Sierra Slentz: Marking Time

Marking Time Day #365

Every evening since the beginning of the pandemic shutdown in March 2020, Slentz has created one new 4 x 4 inch clay form in response to the thoughts and emotions that have affected her during the day. This exhibition marks the debut of the complete series of 365 forms.

Apr. 1, 2021

Sierra Slentz: Marking Time

Marjorie Barrick Museum of Art
April 19 - July 9, 2021
 
The Marjorie Barrick Museum of Art is proud to present Marking Time, an exhibition of ceramic sculpture by Las Vegas artist Sierra Slentz. Every evening since the beginning of the pandemic shutdown in March 2020, Slentz has created one new 4 x 4 inch clay form in response to the thoughts and emotions that have affected her during the day. This exhibition marks the debut of the complete series of 365 forms. Installed in a grid that covers an entire wall of the Barrick Museum’s East Gallery, the ceramic sculptures come together to suggest a day-by-day visual journal measuring the rituals, discoveries, and challenges of a year shaped by COVID-19. 
 
Audiences who encountered Slentz’s previous sculptural “diary” in the windows of Las Vegas City Hall in late 2019 or the early months of 2020 will notice that Covid has changed her method of measuring time. Where the previous series reflected the artist’s outdoor journeys on foot, this series is characterized by her attention to the indoor life of the shutdown, a time of reflection and confinement permeated by information from the wider world filtering in through the internet. Slentz notes that her daily thoughts were often influenced by news headlines. Where the sculptures in her earlier series were often embellished with materials from the environment, such as stones and rabbit fur, the works in Marking Time are intentionally focused on the expressiveness of pure clay and glaze.
 
Originally trained as a painter, Slentz has paid attention to the painterly potential of three-dimensional surface and form. She relishes the suspended fluidity of dried clay slip, and the contrast between protruding areas of mass that catch the light while other areas create shadow. Noticing that people under the shutdown became more resourceful, more conscious of waste, she decided not to throw away sculptures that broke during the creative process. Instead she drilled holes in the clay and stitched the pieces back together, adding the accidental breakage to her visual diary.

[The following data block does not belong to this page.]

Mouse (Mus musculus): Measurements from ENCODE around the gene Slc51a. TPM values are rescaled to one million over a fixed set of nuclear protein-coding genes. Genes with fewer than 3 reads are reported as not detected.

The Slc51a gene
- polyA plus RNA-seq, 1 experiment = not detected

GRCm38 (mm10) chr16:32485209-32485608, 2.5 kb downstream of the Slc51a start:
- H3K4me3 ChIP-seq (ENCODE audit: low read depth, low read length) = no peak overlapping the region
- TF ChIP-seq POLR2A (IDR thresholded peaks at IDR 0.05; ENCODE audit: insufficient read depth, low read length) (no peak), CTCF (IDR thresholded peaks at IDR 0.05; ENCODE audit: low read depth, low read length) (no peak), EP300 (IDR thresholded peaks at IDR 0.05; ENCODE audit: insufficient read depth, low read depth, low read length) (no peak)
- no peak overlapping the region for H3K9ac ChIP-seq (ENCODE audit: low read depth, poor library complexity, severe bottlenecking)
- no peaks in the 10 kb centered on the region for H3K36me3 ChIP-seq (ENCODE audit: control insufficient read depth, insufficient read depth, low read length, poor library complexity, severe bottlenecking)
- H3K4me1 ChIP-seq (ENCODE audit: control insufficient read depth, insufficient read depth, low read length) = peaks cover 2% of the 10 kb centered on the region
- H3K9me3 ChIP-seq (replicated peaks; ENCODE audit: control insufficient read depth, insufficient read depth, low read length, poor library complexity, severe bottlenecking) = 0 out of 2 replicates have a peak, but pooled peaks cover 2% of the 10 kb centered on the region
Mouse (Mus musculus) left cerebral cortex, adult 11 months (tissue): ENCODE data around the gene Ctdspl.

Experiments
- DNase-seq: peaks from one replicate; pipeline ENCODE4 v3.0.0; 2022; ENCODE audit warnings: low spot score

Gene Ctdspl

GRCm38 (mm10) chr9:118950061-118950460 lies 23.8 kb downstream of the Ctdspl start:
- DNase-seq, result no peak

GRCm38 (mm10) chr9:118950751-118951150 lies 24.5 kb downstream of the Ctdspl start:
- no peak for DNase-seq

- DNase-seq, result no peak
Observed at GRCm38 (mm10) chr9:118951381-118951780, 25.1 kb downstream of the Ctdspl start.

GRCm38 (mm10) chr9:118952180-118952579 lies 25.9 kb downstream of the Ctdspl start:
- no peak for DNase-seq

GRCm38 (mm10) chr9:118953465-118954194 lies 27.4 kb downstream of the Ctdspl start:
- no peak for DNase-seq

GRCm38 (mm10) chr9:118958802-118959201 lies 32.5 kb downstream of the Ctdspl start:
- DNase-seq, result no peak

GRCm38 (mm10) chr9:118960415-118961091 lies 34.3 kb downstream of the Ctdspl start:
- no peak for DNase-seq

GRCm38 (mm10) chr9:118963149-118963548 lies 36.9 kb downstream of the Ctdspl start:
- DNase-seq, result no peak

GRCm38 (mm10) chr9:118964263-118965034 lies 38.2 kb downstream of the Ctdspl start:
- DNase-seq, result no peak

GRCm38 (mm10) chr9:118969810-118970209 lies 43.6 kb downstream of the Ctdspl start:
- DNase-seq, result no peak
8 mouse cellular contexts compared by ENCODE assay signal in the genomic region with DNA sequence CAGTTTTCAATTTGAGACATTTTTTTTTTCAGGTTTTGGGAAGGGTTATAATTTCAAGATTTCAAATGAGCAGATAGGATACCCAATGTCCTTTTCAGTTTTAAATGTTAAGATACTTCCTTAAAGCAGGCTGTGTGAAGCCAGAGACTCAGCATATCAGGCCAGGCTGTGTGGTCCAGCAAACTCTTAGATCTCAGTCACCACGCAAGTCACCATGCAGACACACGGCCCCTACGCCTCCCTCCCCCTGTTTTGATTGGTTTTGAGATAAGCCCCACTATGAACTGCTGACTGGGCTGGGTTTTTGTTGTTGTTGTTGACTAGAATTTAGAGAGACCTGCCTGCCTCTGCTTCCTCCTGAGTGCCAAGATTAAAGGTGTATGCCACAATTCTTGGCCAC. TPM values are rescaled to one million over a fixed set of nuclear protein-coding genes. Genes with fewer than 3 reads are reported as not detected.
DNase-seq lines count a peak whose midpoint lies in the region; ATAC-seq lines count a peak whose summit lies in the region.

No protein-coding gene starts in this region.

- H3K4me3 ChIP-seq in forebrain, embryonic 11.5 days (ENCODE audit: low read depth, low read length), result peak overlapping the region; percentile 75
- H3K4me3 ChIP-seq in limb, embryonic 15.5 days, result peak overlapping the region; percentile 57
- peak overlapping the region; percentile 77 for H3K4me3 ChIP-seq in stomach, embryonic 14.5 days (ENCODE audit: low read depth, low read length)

By making her reaction to the pandemic so clearly visible, Slentz invites us to reflect on the journeys we’ve gone through over the past year. Did our experiences look like hers? How were they different? “If clay has sustained her,” the viewer might ask themselves, “then what has sustained me? How have I measured time?”
 
Sierra Slentz is a mother, visual artist, and educator who uses ceramic objects and installations to explore the persistence of human intervention and humanity’s unintentional mark on the landscape. Trained as a photographer and interdisciplinary artist, she earned her BFA from Sierra Nevada College in 1997 and her MFA from the University of Nevada, Las Vegas in 2001. Her practice is informed by her interest in geological formations, archeological finds, and her time spent in the desert observing life cycles and urban sprawl. Slentz’s work is part of the permanent collection at the Cosmopolitan of Las Vegas. She has exhibited at venues across Southern Nevada, including Las Vegas City Hall and Core Contemporary, Las Vegas. Born in Laguna Beach, CA, she currently lives and works in Downtown Las Vegas. The artist would like to thank her family and friends, a.k.a. her quarantine crew, for their support and encouragement over the past year.